Bacteria and Biofilm: Why Feeding Tubes Need a Closer Examination

Sandy Sundquist Beauman, MSN, RNC-NIC / August 2016


What’s growing in your feeding tubes?

We certainly watch our own food to make sure it is fresh, with no mold, and that it smells right and tastes right. But the pictures found in several of the studies mentioned below of biofilm found in enteral tubes are not very appetizing!

Several studies have now investigated the presence of this biofilm and bacteria, as well as what happens to it during feedings, and the effect on the infant.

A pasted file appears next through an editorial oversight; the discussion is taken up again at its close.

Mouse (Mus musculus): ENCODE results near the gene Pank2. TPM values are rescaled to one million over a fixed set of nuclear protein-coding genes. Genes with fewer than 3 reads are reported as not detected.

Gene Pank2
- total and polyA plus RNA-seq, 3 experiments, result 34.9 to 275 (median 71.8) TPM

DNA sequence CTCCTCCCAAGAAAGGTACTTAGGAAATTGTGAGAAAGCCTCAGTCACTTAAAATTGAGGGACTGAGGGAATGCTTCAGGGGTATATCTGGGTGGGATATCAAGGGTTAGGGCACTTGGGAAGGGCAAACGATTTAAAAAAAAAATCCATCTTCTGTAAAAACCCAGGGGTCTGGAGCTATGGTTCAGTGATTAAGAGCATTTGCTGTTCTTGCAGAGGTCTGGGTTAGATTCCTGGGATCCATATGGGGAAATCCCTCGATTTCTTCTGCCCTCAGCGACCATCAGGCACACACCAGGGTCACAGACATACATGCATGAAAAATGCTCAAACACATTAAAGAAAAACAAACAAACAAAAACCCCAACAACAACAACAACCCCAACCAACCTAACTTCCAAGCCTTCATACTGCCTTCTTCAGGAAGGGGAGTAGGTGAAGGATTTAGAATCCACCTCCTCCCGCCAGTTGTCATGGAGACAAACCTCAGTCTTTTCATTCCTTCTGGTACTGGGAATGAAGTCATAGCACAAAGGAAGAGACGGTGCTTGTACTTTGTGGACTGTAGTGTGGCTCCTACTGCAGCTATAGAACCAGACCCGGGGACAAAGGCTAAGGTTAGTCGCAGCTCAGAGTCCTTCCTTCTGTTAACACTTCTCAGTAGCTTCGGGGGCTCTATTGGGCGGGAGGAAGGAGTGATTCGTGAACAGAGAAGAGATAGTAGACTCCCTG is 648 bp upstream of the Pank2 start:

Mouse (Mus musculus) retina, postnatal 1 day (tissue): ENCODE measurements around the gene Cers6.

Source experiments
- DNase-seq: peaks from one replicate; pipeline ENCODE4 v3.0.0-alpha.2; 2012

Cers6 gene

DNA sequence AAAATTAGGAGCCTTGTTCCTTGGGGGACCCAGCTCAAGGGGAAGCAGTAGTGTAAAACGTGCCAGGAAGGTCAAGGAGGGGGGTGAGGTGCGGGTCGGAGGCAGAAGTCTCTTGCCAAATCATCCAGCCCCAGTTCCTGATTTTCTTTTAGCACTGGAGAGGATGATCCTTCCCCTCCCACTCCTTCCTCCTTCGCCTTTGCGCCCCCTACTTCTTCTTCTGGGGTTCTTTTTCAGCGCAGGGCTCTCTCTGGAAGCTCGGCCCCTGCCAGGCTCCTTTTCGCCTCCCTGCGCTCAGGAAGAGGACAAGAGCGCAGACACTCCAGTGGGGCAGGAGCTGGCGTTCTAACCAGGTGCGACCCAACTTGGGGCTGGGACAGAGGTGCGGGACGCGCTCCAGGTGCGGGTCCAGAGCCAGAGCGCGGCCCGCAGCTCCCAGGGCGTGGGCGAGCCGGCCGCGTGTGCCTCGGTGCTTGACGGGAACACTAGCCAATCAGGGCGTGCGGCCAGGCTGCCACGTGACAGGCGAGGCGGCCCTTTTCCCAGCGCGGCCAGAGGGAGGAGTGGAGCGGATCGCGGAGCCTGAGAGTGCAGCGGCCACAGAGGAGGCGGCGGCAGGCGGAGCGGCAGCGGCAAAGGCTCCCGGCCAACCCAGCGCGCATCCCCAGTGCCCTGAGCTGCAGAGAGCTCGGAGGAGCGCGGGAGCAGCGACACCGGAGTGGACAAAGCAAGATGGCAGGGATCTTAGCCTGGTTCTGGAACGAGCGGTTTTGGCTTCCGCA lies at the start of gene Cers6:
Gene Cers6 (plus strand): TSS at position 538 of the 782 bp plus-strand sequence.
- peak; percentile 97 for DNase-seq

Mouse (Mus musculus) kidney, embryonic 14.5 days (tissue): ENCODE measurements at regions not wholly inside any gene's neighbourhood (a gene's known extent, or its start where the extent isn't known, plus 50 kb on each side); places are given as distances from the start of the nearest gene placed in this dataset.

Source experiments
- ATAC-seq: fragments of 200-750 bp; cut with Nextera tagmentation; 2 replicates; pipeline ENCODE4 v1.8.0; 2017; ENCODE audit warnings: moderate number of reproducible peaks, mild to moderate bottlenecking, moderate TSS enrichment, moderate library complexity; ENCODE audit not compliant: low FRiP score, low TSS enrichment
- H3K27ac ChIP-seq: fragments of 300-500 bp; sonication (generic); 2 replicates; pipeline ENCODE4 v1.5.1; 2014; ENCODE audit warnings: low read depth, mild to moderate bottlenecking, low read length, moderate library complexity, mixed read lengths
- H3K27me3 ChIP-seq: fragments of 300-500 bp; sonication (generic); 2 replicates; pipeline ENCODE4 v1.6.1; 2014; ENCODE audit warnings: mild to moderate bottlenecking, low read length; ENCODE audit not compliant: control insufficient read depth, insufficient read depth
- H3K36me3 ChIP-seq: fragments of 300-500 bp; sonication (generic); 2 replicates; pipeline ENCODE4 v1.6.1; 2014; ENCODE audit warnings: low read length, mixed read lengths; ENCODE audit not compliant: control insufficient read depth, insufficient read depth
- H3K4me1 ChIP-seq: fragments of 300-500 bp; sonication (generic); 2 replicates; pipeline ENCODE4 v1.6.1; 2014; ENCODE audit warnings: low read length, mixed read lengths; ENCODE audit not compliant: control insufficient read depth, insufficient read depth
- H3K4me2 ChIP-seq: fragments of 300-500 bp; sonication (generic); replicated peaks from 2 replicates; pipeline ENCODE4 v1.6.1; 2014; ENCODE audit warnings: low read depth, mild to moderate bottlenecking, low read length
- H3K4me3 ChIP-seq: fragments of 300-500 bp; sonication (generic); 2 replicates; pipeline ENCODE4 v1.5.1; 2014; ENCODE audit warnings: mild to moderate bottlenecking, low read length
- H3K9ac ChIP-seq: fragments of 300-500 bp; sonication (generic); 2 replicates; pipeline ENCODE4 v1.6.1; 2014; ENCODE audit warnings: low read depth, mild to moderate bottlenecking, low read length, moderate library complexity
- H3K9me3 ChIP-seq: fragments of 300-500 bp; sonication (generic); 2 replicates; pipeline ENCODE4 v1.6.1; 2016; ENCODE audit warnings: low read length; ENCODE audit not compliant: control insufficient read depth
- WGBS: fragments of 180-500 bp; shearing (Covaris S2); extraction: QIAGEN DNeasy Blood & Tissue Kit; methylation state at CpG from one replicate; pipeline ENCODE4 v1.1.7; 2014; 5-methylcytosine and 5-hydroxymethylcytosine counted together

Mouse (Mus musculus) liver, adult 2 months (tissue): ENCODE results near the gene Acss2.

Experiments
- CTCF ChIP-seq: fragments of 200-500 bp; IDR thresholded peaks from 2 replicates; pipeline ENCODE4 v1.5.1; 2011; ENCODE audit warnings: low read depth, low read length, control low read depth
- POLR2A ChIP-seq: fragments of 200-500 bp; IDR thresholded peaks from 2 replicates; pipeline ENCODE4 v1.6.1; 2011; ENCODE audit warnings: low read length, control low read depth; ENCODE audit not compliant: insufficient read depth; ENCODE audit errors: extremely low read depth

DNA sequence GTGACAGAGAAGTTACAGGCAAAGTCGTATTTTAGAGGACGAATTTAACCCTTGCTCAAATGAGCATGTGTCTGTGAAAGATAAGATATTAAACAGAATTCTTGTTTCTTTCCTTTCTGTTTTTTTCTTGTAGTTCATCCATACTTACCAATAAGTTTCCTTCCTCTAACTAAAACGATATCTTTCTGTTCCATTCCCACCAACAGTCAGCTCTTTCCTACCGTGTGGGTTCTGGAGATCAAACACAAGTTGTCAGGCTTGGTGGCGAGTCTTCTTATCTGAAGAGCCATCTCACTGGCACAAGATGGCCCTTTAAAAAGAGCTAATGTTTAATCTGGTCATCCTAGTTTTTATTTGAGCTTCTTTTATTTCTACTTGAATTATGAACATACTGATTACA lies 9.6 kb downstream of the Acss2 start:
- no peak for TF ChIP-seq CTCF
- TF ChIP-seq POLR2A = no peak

Two older published studies looked specifically at colonization of feeding tubes, one of which also looked at blood stream infections related to the specific organism cultured from the feeding tube.  These studies evaluated bacteria found in the feeding tube based on the feeding solution and dwell time of the tube.1, 2  The Hurrell study’s intent was to identify any association with feeding regimen, i.e. formula versus breast milk.  They found that colonization occurred in all feeding tubes—even those from babies who were not fed through the tube.  The organisms were different, but still present. Two of the organisms caused infections in the NICUs. These two organisms were Klebsiella and Serratia, and accounted for 51% of all organisms.